MY WEEK IN WESTMINSTER

This week I was disappointed to read that iron and steelmaking at Sahaviriya Steel Industries UK’s Redcar plant in the north-east of England is to be mothballed, with the loss of 1,700 jobs.

This is obviously extremely sad news for the workforce and their families and is further proof that major industries can be catastrophically affected by market forces.

That is why it is vital that no area is too reliant on a single major employer and why I fought for the creation of an enterprise zone in Fylde following the announcement of major job cuts at BAE Systems in Warton in 2011.

While in that case the company managed to mitigate against large numbers of compulsory redundancies, Fylde’s economy took a noticeable hit and the repercussions of those job losses were felt for a long time afterwards.

The town where I grew up in Scotland faced a similar situation some time ago when the local ICI plant closed down and almost overnight a thriving area faced previously unforeseen challenges.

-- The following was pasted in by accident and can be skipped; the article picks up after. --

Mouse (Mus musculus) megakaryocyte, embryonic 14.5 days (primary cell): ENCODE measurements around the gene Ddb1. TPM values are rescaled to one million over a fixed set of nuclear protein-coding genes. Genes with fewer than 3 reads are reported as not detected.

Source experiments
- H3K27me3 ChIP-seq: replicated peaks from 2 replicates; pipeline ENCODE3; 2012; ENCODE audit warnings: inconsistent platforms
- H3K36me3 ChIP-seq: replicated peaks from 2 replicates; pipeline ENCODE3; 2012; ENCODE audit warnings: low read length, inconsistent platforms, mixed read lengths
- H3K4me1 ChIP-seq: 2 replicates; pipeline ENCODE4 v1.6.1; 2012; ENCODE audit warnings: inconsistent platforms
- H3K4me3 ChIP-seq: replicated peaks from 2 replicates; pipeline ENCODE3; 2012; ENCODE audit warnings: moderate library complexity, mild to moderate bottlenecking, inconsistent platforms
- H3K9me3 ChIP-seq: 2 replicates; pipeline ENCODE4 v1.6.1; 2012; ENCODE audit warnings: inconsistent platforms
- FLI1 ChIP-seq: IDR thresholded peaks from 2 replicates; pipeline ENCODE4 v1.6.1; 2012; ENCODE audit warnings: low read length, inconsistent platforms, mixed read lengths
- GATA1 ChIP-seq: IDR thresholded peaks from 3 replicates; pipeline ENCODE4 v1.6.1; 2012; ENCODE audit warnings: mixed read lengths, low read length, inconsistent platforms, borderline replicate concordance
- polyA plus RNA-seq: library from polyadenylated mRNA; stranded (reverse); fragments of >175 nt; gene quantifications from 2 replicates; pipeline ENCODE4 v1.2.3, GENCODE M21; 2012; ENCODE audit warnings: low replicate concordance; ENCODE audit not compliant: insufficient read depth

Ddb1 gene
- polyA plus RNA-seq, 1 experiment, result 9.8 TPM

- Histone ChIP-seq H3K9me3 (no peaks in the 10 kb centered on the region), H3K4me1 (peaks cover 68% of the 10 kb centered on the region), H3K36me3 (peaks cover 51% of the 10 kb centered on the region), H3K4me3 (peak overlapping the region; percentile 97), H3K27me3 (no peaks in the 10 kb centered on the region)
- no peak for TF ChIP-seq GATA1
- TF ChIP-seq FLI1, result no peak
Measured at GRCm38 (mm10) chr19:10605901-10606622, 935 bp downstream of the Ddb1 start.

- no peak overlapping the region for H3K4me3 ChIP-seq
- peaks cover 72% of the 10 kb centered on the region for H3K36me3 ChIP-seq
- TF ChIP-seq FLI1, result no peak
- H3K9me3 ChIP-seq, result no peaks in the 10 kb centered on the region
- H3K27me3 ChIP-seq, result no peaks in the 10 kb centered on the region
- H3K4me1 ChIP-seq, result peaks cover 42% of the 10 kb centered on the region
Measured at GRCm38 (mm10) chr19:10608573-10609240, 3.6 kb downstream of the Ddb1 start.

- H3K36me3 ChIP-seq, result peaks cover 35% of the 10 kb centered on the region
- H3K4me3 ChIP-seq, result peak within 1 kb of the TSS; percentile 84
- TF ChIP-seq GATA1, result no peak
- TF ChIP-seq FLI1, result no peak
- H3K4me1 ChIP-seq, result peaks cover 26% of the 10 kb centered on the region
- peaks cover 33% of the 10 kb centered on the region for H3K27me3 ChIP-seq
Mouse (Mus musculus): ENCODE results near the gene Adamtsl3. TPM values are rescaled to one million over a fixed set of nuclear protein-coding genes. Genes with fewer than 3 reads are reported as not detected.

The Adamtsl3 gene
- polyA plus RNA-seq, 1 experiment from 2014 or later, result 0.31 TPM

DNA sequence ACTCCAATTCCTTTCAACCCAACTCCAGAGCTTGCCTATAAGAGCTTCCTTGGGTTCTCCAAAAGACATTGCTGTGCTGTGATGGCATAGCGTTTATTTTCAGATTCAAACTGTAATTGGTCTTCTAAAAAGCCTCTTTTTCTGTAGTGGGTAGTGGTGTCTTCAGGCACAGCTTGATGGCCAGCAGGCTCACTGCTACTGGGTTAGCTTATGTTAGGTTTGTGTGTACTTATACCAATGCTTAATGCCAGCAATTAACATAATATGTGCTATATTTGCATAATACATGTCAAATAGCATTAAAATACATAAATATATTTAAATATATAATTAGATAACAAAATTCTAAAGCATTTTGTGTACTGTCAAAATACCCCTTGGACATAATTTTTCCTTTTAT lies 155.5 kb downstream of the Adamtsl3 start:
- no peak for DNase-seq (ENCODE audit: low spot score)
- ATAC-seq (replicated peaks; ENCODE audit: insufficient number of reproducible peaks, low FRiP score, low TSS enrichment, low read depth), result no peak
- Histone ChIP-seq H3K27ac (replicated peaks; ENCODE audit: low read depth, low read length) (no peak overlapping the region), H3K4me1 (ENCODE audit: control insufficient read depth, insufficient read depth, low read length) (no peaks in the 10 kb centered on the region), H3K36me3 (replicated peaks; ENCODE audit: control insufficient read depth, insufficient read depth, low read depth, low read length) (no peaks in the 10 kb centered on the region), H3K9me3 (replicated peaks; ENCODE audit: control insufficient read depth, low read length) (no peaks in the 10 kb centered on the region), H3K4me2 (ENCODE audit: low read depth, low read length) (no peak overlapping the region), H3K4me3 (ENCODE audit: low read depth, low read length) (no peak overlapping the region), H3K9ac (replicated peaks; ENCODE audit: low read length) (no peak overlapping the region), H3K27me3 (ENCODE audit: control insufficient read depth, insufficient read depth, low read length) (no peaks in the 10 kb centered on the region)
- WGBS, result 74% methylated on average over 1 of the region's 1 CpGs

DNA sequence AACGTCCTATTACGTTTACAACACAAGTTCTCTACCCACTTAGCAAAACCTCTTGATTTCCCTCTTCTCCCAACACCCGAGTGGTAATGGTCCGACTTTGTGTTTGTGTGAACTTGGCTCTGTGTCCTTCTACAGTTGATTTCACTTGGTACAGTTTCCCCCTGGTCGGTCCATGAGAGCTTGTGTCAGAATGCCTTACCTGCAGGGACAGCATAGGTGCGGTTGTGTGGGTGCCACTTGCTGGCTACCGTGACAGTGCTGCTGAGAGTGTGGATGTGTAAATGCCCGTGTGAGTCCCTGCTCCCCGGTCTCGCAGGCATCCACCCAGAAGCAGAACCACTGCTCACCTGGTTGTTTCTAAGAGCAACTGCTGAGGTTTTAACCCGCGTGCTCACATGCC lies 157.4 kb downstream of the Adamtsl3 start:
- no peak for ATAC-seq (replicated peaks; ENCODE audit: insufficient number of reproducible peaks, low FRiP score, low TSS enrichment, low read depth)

I am determined that will not happen in Fylde and I continue to call upon the Lancashire Enterprise Partnership to ensure new businesses are coming on to Fylde’s two enterprise zones, providing high-quality, well-paid jobs.

While the Government cannot alter global market conditions, in enterprise zones we have created specific incubation sites where businesses can thrive due to special conditions and provide continuing employment.

On Friday I visited the Alzheimer’s Research dementia information bus which was in Lytham for the day.

With the number of people with dementia expected to double in the next 30 years and predicted costs to our healthcare services likely to treble to more than £50bn, dementia will continue to be a huge health and social care challenge.

Initiatives like this information bus provide a great service as they can be placed in public areas and people can feel comfortable to go and speak to someone about any questions they may have.

I was pleased to see Wrea Green and Freckleton commended in the Lancashire Best Kept Village awards this week.

For this to continue it is essential that villages like Wrea Green retain their unique character and I know local people have been concerned by the number of new homes approved in the village of late. While planning is a matter for local councillors, I would urge them to bear this in mind when deciding whether developments should be given the go-ahead.

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